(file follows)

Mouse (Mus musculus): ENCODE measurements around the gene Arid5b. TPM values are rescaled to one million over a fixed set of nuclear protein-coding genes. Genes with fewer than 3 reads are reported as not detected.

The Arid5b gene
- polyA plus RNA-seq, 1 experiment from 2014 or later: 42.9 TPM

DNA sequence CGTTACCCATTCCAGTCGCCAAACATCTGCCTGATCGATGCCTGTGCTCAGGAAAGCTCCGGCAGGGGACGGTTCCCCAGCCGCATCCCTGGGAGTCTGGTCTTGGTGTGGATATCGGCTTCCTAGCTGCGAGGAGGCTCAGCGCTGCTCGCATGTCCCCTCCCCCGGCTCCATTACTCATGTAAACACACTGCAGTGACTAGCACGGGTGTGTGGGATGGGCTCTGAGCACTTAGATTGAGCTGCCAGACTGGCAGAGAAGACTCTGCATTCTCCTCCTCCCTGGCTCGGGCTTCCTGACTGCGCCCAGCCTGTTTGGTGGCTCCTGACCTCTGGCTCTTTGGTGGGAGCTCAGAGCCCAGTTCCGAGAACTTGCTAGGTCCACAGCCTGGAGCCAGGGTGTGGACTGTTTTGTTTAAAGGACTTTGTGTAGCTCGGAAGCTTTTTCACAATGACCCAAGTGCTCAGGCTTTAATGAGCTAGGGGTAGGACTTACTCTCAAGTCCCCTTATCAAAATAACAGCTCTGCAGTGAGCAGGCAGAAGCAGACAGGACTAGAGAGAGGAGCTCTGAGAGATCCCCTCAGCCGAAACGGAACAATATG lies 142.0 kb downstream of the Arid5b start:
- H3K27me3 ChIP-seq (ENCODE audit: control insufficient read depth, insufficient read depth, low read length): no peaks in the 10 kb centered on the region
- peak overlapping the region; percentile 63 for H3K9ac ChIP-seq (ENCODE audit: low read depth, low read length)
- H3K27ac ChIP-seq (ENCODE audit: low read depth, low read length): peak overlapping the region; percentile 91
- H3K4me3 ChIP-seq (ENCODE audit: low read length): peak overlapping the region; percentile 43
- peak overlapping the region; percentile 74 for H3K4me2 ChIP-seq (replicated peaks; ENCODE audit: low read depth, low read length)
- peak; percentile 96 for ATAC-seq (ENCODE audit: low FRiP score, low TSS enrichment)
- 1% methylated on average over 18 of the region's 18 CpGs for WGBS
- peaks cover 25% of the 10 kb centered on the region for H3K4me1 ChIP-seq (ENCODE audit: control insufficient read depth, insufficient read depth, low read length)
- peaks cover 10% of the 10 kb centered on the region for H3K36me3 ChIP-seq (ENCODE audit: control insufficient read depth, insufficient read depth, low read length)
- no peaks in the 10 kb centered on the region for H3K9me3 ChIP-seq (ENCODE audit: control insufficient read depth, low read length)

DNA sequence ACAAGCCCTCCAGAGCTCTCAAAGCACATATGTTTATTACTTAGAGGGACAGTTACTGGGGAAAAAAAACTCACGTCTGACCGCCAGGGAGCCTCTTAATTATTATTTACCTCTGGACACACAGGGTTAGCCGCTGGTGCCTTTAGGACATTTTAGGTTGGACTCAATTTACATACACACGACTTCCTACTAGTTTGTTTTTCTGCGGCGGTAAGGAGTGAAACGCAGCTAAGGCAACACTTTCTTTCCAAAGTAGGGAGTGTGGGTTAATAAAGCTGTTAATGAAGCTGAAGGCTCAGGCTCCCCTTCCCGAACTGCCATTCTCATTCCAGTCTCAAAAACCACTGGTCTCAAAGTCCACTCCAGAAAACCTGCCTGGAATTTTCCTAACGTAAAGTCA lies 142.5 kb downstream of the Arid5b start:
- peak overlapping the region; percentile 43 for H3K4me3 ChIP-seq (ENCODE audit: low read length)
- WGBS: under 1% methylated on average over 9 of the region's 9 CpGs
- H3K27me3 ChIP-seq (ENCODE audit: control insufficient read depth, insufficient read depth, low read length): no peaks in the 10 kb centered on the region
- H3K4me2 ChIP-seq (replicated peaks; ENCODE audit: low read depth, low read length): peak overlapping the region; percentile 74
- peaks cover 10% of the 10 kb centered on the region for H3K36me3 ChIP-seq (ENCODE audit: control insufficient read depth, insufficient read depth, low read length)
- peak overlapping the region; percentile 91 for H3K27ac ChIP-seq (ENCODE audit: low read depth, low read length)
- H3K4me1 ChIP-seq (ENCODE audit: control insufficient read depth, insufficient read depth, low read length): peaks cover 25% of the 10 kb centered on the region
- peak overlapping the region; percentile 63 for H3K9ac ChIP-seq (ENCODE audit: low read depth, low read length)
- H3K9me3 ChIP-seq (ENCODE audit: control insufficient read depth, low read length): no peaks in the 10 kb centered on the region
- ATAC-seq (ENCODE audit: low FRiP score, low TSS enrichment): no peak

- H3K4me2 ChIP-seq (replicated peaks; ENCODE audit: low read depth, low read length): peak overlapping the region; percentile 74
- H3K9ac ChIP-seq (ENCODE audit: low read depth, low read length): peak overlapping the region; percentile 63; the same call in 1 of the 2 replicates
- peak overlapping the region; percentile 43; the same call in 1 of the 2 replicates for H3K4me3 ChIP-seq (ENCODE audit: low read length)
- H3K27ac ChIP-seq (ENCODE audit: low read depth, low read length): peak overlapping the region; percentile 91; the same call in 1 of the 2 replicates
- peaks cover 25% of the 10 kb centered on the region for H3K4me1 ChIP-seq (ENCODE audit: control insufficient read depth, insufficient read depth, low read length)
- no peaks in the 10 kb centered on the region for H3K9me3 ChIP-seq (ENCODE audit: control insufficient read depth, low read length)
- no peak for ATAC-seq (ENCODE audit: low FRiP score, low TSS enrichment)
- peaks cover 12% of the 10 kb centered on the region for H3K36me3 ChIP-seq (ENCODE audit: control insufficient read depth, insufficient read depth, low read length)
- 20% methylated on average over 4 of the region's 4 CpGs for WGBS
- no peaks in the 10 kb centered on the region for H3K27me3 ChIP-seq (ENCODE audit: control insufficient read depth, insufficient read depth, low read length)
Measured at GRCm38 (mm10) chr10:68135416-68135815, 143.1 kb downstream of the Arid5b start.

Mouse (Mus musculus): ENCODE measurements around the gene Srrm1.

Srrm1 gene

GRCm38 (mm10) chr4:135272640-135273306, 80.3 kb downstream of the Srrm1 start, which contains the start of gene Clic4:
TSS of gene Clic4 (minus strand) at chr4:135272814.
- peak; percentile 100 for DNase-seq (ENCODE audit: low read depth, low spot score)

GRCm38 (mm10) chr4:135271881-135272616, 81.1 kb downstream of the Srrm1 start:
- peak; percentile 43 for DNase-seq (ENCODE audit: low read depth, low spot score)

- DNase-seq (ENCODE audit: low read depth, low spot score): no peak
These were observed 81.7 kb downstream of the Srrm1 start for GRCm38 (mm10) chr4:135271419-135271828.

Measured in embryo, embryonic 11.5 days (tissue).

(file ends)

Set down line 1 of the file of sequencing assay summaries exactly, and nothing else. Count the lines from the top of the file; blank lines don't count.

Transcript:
Mouse (Mus musculus): ENCODE measurements around the gene Arid5b. TPM values are rescaled to one million over a fixed set of nuclear protein-coding genes. Genes with fewer than 3 reads are reported as not detected.